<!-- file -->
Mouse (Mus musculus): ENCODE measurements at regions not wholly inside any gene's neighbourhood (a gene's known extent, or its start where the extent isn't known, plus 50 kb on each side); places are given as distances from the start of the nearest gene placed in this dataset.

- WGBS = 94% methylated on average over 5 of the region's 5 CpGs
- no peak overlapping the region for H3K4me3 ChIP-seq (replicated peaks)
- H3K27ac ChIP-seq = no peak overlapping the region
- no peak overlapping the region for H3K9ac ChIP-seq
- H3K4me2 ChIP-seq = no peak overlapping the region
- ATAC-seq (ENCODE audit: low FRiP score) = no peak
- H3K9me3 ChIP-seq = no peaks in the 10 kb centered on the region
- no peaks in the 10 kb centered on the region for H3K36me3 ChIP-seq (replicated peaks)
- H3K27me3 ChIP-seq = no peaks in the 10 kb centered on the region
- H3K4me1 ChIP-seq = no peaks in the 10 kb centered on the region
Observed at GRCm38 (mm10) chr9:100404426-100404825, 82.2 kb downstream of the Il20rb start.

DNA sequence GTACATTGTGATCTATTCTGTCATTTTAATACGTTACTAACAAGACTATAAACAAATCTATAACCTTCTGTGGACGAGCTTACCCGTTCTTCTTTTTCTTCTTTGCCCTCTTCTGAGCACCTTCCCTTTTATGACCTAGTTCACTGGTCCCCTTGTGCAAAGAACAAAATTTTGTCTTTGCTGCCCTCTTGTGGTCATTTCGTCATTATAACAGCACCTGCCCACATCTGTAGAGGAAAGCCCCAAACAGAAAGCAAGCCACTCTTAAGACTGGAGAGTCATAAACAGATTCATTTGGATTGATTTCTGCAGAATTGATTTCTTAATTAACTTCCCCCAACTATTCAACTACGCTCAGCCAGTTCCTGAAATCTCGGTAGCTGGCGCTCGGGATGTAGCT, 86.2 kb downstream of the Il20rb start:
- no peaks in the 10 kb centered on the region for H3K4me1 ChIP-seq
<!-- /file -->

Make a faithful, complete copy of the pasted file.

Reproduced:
Mouse (Mus musculus): ENCODE measurements at regions not wholly inside any gene's neighbourhood (a gene's known extent, or its start where the extent isn't known, plus 50 kb on each side); places are given as distances from the start of the nearest gene placed in this dataset.

- WGBS = 94% methylated on average over 5 of the region's 5 CpGs
- no peak overlapping the region for H3K4me3 ChIP-seq (replicated peaks)
- H3K27ac ChIP-seq = no peak overlapping the region
- no peak overlapping the region for H3K9ac ChIP-seq
- H3K4me2 ChIP-seq = no peak overlapping the region
- ATAC-seq (ENCODE audit: low FRiP score) = no peak
- H3K9me3 ChIP-seq = no peaks in the 10 kb centered on the region
- no peaks in the 10 kb centered on the region for H3K36me3 ChIP-seq (replicated peaks)
- H3K27me3 ChIP-seq = no peaks in the 10 kb centered on the region
- H3K4me1 ChIP-seq = no peaks in the 10 kb centered on the region
Observed at GRCm38 (mm10) chr9:100404426-100404825, 82.2 kb downstream of the Il20rb start.

DNA sequence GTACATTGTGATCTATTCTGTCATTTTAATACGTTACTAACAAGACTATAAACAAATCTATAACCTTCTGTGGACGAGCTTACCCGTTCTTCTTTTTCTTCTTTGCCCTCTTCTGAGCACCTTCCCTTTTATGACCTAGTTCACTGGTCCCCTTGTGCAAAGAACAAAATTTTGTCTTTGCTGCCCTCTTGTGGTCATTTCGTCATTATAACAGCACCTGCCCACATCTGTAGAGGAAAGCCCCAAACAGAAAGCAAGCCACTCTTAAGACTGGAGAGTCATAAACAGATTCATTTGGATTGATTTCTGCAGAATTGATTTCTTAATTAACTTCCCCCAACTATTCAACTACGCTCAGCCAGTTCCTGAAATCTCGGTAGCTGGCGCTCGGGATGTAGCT, 86.2 kb downstream of the Il20rb start:
- no peaks in the 10 kb centered on the region for H3K4me1 ChIP-seq